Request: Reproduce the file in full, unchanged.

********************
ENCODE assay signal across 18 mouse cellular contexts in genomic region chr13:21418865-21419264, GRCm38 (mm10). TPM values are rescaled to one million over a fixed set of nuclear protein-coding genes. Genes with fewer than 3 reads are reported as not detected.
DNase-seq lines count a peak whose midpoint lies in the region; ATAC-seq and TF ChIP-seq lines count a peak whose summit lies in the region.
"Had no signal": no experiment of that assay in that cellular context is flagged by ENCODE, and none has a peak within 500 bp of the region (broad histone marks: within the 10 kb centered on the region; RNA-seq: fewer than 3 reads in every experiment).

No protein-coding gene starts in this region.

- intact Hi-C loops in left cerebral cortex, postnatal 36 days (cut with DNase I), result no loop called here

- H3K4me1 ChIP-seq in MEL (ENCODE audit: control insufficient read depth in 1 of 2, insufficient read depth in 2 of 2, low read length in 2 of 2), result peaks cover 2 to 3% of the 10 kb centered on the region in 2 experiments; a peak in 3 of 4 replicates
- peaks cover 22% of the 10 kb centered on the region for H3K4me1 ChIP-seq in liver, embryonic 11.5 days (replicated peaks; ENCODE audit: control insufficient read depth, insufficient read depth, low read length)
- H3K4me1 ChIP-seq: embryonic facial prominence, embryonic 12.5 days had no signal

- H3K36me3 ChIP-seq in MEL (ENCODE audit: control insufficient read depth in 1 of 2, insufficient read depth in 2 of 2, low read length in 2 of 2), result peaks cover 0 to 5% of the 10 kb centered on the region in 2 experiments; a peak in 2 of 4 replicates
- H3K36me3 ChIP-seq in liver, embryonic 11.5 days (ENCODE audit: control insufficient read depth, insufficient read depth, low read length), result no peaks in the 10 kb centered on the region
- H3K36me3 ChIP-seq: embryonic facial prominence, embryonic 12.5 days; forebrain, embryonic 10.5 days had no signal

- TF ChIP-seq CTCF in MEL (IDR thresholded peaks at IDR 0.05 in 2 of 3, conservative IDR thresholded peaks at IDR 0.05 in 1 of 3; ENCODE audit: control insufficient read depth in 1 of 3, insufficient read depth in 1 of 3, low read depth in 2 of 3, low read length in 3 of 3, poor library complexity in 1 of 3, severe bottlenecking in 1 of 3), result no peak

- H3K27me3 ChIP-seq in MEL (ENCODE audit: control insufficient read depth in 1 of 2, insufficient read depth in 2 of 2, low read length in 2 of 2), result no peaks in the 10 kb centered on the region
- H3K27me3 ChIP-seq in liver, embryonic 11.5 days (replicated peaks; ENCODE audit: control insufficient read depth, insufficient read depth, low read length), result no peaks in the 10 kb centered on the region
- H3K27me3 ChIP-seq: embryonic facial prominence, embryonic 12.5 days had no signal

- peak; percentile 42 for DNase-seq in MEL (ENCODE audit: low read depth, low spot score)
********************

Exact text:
ENCODE assay signal across 18 mouse cellular contexts in genomic region chr13:21418865-21419264, GRCm38 (mm10). TPM values are rescaled to one million over a fixed set of nuclear protein-coding genes. Genes with fewer than 3 reads are reported as not detected.
DNase-seq lines count a peak whose midpoint lies in the region; ATAC-seq and TF ChIP-seq lines count a peak whose summit lies in the region.
"Had no signal": no experiment of that assay in that cellular context is flagged by ENCODE, and none has a peak within 500 bp of the region (broad histone marks: within the 10 kb centered on the region; RNA-seq: fewer than 3 reads in every experiment).

No protein-coding gene starts in this region.

- intact Hi-C loops in left cerebral cortex, postnatal 36 days (cut with DNase I), result no loop called here

- H3K4me1 ChIP-seq in MEL (ENCODE audit: control insufficient read depth in 1 of 2, insufficient read depth in 2 of 2, low read length in 2 of 2), result peaks cover 2 to 3% of the 10 kb centered on the region in 2 experiments; a peak in 3 of 4 replicates
- peaks cover 22% of the 10 kb centered on the region for H3K4me1 ChIP-seq in liver, embryonic 11.5 days (replicated peaks; ENCODE audit: control insufficient read depth, insufficient read depth, low read length)
- H3K4me1 ChIP-seq: embryonic facial prominence, embryonic 12.5 days had no signal

- H3K36me3 ChIP-seq in MEL (ENCODE audit: control insufficient read depth in 1 of 2, insufficient read depth in 2 of 2, low read length in 2 of 2), result peaks cover 0 to 5% of the 10 kb centered on the region in 2 experiments; a peak in 2 of 4 replicates
- H3K36me3 ChIP-seq in liver, embryonic 11.5 days (ENCODE audit: control insufficient read depth, insufficient read depth, low read length), result no peaks in the 10 kb centered on the region
- H3K36me3 ChIP-seq: embryonic facial prominence, embryonic 12.5 days; forebrain, embryonic 10.5 days had no signal

- TF ChIP-seq CTCF in MEL (IDR thresholded peaks at IDR 0.05 in 2 of 3, conservative IDR thresholded peaks at IDR 0.05 in 1 of 3; ENCODE audit: control insufficient read depth in 1 of 3, insufficient read depth in 1 of 3, low read depth in 2 of 3, low read length in 3 of 3, poor library complexity in 1 of 3, severe bottlenecking in 1 of 3), result no peak

- H3K27me3 ChIP-seq in MEL (ENCODE audit: control insufficient read depth in 1 of 2, insufficient read depth in 2 of 2, low read length in 2 of 2), result no peaks in the 10 kb centered on the region
- H3K27me3 ChIP-seq in liver, embryonic 11.5 days (replicated peaks; ENCODE audit: control insufficient read depth, insufficient read depth, low read length), result no peaks in the 10 kb centered on the region
- H3K27me3 ChIP-seq: embryonic facial prominence, embryonic 12.5 days had no signal

- peak; percentile 42 for DNase-seq in MEL (ENCODE audit: low read depth, low spot score)